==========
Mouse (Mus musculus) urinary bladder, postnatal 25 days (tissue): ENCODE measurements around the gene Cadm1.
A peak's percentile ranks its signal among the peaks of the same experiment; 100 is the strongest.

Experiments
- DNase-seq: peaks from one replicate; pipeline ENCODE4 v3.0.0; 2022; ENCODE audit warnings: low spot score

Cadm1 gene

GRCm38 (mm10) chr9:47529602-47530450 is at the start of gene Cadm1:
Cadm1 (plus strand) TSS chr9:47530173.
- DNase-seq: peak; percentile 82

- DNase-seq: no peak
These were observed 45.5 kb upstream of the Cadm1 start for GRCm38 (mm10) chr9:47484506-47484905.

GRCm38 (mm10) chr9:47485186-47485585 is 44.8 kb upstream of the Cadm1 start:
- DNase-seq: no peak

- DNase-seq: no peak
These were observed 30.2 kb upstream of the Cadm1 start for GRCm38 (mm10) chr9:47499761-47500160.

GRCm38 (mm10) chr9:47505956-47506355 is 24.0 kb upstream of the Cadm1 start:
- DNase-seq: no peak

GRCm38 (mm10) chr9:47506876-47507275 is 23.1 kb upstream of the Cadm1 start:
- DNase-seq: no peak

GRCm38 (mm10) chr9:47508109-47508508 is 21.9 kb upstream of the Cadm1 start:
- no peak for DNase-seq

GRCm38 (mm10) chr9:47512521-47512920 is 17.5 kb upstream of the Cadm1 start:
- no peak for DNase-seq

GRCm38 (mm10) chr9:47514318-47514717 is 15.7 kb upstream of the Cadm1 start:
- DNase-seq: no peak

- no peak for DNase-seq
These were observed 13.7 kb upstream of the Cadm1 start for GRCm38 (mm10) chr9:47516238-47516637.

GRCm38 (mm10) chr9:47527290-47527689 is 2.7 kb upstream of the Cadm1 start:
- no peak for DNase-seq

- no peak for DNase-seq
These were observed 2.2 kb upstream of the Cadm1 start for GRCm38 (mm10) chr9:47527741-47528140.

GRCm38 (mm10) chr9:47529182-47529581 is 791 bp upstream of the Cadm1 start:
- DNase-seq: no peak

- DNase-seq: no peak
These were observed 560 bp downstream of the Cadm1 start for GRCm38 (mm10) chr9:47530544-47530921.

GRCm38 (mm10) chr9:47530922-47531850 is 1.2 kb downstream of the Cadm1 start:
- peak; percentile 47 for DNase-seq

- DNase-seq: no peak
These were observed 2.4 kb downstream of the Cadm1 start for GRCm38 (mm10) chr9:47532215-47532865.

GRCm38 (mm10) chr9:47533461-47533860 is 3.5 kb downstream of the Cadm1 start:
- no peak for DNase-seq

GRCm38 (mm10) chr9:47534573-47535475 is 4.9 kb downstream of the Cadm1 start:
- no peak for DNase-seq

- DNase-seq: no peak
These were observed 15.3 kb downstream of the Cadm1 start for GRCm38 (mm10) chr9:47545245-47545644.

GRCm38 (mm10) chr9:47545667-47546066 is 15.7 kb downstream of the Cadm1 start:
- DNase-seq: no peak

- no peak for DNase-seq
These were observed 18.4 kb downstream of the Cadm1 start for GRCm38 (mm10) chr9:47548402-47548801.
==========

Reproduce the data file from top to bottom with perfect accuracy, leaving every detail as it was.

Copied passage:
Mouse (Mus musculus) urinary bladder, postnatal 25 days (tissue): ENCODE measurements around the gene Cadm1.
A peak's percentile ranks its signal among the peaks of the same experiment; 100 is the strongest.

Experiments
- DNase-seq: peaks from one replicate; pipeline ENCODE4 v3.0.0; 2022; ENCODE audit warnings: low spot score

Cadm1 gene

GRCm38 (mm10) chr9:47529602-47530450 is at the start of gene Cadm1:
Cadm1 (plus strand) TSS chr9:47530173.
- DNase-seq: peak; percentile 82

- DNase-seq: no peak
These were observed 45.5 kb upstream of the Cadm1 start for GRCm38 (mm10) chr9:47484506-47484905.

GRCm38 (mm10) chr9:47485186-47485585 is 44.8 kb upstream of the Cadm1 start:
- DNase-seq: no peak

- DNase-seq: no peak
These were observed 30.2 kb upstream of the Cadm1 start for GRCm38 (mm10) chr9:47499761-47500160.

GRCm38 (mm10) chr9:47505956-47506355 is 24.0 kb upstream of the Cadm1 start:
- DNase-seq: no peak

GRCm38 (mm10) chr9:47506876-47507275 is 23.1 kb upstream of the Cadm1 start:
- DNase-seq: no peak

GRCm38 (mm10) chr9:47508109-47508508 is 21.9 kb upstream of the Cadm1 start:
- no peak for DNase-seq

GRCm38 (mm10) chr9:47512521-47512920 is 17.5 kb upstream of the Cadm1 start:
- no peak for DNase-seq

GRCm38 (mm10) chr9:47514318-47514717 is 15.7 kb upstream of the Cadm1 start:
- DNase-seq: no peak

- no peak for DNase-seq
These were observed 13.7 kb upstream of the Cadm1 start for GRCm38 (mm10) chr9:47516238-47516637.

GRCm38 (mm10) chr9:47527290-47527689 is 2.7 kb upstream of the Cadm1 start:
- no peak for DNase-seq

- no peak for DNase-seq
These were observed 2.2 kb upstream of the Cadm1 start for GRCm38 (mm10) chr9:47527741-47528140.

GRCm38 (mm10) chr9:47529182-47529581 is 791 bp upstream of the Cadm1 start:
- DNase-seq: no peak

- DNase-seq: no peak
These were observed 560 bp downstream of the Cadm1 start for GRCm38 (mm10) chr9:47530544-47530921.

GRCm38 (mm10) chr9:47530922-47531850 is 1.2 kb downstream of the Cadm1 start:
- peak; percentile 47 for DNase-seq

- DNase-seq: no peak
These were observed 2.4 kb downstream of the Cadm1 start for GRCm38 (mm10) chr9:47532215-47532865.

GRCm38 (mm10) chr9:47533461-47533860 is 3.5 kb downstream of the Cadm1 start:
- no peak for DNase-seq

GRCm38 (mm10) chr9:47534573-47535475 is 4.9 kb downstream of the Cadm1 start:
- no peak for DNase-seq

- DNase-seq: no peak
These were observed 15.3 kb downstream of the Cadm1 start for GRCm38 (mm10) chr9:47545245-47545644.

GRCm38 (mm10) chr9:47545667-47546066 is 15.7 kb downstream of the Cadm1 start:
- DNase-seq: no peak

- no peak for DNase-seq
These were observed 18.4 kb downstream of the Cadm1 start for GRCm38 (mm10) chr9:47548402-47548801.